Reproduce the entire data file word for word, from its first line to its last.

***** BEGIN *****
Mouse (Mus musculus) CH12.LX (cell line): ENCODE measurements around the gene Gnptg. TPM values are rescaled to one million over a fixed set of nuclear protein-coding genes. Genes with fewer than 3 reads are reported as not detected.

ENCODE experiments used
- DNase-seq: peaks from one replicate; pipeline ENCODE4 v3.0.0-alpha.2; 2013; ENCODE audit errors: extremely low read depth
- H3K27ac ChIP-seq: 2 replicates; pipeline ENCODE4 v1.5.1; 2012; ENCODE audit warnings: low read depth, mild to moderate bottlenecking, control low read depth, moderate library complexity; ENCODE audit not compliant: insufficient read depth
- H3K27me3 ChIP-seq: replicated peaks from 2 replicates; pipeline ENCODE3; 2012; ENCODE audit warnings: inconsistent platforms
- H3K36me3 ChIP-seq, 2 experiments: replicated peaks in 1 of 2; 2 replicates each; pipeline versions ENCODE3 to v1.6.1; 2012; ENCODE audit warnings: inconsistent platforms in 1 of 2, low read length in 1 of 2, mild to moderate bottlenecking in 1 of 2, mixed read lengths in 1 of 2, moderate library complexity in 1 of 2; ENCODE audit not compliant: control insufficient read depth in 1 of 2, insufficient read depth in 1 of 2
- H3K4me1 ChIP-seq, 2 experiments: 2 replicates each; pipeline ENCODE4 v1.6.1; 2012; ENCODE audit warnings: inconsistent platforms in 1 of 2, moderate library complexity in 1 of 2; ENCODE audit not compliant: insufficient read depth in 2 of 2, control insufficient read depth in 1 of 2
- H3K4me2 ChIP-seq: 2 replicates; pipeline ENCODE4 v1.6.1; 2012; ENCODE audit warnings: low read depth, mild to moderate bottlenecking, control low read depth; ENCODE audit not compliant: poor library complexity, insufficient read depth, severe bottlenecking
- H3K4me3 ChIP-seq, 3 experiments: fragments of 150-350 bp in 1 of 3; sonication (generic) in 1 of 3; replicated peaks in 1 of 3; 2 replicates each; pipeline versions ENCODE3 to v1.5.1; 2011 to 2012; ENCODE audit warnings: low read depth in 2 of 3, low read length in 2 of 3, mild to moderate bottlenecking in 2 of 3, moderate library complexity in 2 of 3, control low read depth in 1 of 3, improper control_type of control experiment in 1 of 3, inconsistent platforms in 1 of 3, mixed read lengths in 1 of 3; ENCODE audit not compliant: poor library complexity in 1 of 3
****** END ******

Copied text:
Mouse (Mus musculus) CH12.LX (cell line): ENCODE measurements around the gene Gnptg. TPM values are rescaled to one million over a fixed set of nuclear protein-coding genes. Genes with fewer than 3 reads are reported as not detected.

ENCODE experiments used
- DNase-seq: peaks from one replicate; pipeline ENCODE4 v3.0.0-alpha.2; 2013; ENCODE audit errors: extremely low read depth
- H3K27ac ChIP-seq: 2 replicates; pipeline ENCODE4 v1.5.1; 2012; ENCODE audit warnings: low read depth, mild to moderate bottlenecking, control low read depth, moderate library complexity; ENCODE audit not compliant: insufficient read depth
- H3K27me3 ChIP-seq: replicated peaks from 2 replicates; pipeline ENCODE3; 2012; ENCODE audit warnings: inconsistent platforms
- H3K36me3 ChIP-seq, 2 experiments: replicated peaks in 1 of 2; 2 replicates each; pipeline versions ENCODE3 to v1.6.1; 2012; ENCODE audit warnings: inconsistent platforms in 1 of 2, low read length in 1 of 2, mild to moderate bottlenecking in 1 of 2, mixed read lengths in 1 of 2, moderate library complexity in 1 of 2; ENCODE audit not compliant: control insufficient read depth in 1 of 2, insufficient read depth in 1 of 2
- H3K4me1 ChIP-seq, 2 experiments: 2 replicates each; pipeline ENCODE4 v1.6.1; 2012; ENCODE audit warnings: inconsistent platforms in 1 of 2, moderate library complexity in 1 of 2; ENCODE audit not compliant: insufficient read depth in 2 of 2, control insufficient read depth in 1 of 2
- H3K4me2 ChIP-seq: 2 replicates; pipeline ENCODE4 v1.6.1; 2012; ENCODE audit warnings: low read depth, mild to moderate bottlenecking, control low read depth; ENCODE audit not compliant: poor library complexity, insufficient read depth, severe bottlenecking
- H3K4me3 ChIP-seq, 3 experiments: fragments of 150-350 bp in 1 of 3; sonication (generic) in 1 of 3; replicated peaks in 1 of 3; 2 replicates each; pipeline versions ENCODE3 to v1.5.1; 2011 to 2012; ENCODE audit warnings: low read depth in 2 of 3, low read length in 2 of 3, mild to moderate bottlenecking in 2 of 3, moderate library complexity in 2 of 3, control low read depth in 1 of 3, improper control_type of control experiment in 1 of 3, inconsistent platforms in 1 of 3, mixed read lengths in 1 of 3; ENCODE audit not compliant: poor library complexity in 1 of 3